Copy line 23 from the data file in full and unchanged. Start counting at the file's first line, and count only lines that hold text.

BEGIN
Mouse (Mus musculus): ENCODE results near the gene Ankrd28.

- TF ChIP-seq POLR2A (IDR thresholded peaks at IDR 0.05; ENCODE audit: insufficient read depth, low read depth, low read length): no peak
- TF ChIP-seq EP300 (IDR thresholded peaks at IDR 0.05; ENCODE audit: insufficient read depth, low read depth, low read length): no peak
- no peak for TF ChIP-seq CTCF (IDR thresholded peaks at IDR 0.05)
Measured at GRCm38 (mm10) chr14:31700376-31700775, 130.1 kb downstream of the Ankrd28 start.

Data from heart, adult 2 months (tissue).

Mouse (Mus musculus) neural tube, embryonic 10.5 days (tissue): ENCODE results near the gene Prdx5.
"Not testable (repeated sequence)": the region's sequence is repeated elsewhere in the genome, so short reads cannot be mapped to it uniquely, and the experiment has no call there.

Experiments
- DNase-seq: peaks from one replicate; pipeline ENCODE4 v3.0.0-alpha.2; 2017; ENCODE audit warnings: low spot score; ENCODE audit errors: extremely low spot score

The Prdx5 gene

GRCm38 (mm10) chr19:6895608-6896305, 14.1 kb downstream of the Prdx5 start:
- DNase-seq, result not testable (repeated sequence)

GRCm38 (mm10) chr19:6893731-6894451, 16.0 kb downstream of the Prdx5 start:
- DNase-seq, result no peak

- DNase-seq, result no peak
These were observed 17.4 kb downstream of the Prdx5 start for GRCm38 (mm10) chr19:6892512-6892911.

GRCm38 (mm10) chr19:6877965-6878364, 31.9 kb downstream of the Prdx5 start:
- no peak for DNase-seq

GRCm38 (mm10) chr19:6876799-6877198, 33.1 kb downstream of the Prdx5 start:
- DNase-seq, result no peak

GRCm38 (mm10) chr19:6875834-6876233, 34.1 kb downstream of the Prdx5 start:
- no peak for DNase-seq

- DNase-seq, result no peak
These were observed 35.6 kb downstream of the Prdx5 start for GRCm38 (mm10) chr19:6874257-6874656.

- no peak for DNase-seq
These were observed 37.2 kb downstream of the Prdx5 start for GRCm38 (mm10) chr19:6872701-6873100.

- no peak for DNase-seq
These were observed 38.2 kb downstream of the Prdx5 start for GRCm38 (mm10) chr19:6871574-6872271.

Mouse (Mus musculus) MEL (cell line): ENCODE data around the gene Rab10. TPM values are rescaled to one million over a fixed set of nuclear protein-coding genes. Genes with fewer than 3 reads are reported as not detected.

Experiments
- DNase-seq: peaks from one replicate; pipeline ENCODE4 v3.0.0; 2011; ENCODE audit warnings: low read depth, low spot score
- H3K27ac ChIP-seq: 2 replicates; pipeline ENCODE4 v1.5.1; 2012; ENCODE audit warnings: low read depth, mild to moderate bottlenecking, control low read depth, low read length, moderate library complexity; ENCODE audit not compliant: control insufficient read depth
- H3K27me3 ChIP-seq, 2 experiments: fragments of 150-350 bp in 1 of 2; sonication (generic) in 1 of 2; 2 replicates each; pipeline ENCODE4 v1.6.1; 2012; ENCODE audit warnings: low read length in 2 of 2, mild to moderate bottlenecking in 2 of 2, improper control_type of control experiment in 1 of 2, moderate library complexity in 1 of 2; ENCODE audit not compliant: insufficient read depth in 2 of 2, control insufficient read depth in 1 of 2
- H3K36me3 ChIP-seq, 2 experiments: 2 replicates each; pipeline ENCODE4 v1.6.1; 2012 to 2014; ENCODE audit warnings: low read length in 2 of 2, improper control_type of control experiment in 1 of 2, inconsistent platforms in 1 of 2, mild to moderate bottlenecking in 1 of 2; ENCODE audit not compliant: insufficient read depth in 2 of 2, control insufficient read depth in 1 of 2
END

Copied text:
- no peak for DNase-seq